Tuesday, October 14, 2014

The understanding how aspirin works

Aspirin is the most widely used painkiller in the world. It has been used to treat toothaches, headaches, arthritis and other painful maladies for 100 years.

John Vane is credited for influencing physicians to prescribe aspirin for heart problems. He showed that aspirin blocs the action of special substances in the body called prostaglandins.

On June 23, 1971, the journal Nature published three articles of the group of John Vane at the Royal College of Surgeons of England, which sent shock waves across the world.

These articles demonstrated for the first time a mechanism of action of aspirin that explained the multiple biological activities of the compound by one single pharmacological effect: inhibition of prostaglandin biosynthesis.

Prostaglandins play important regulatory roles in life processes such as digestion, blood circulation and production.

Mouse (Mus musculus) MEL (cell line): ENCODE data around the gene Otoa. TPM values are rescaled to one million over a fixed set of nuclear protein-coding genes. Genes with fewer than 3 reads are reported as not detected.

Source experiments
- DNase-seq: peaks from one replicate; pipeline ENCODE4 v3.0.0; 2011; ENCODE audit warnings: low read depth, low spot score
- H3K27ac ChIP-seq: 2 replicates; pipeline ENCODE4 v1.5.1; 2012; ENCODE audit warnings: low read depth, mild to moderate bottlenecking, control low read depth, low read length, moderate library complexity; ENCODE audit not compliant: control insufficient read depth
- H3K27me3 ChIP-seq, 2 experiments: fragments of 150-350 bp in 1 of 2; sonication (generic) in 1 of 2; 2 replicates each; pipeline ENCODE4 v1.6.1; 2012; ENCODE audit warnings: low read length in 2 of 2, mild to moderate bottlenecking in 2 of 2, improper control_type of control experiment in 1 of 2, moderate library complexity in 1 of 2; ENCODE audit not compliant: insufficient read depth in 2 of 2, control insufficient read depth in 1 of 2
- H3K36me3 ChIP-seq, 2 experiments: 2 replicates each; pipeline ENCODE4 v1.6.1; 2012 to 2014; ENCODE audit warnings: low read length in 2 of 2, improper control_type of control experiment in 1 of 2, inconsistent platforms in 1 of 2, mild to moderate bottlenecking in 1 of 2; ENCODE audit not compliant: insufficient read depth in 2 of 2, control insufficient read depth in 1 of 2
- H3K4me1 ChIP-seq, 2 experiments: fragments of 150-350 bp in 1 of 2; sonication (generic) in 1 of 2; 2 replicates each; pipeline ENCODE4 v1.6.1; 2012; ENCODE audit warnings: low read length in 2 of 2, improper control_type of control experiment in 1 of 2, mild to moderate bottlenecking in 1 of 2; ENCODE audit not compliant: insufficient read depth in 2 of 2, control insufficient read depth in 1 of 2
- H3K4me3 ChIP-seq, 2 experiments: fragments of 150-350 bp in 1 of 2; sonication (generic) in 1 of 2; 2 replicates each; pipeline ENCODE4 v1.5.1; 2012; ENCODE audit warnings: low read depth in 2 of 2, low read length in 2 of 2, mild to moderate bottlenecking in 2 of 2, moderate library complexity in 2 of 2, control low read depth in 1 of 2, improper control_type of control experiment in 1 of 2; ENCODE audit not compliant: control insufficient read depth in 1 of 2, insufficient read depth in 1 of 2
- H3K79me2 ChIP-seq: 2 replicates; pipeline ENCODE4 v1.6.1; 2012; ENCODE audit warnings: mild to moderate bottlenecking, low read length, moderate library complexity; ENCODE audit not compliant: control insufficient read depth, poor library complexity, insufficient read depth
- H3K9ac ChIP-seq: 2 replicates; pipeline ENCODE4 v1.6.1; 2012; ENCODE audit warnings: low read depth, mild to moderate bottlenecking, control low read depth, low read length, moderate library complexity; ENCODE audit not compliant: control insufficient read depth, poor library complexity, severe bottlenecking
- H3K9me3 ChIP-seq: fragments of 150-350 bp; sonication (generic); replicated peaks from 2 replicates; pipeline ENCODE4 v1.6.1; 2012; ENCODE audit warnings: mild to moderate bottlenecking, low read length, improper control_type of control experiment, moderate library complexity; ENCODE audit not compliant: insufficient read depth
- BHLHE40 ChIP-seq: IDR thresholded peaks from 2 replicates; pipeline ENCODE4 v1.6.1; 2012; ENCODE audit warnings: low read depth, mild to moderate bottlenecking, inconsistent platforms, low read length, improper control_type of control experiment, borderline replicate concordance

In his pioneering paper, the later Sir John Vane showed by elegant bioassay experiments that aspirin - and salicylate – preventing the synthesis of prostaglandin in cell free systems after tissue injury.

Thus, aspirin is referred to as an antiplatelet agent that is a mild blood thinner.

In the same year an informative paper was published by William L. Smith and William E. M. Lands. Using acetone powder preparations of sheep vesicular glands they demonstrated time-dependent aspirin and indomethacin inhibition, with indomethacin 100 times as effective.
The understanding how aspirin works

Related Posts Plugin for WordPress, Blogger...

The most popular articles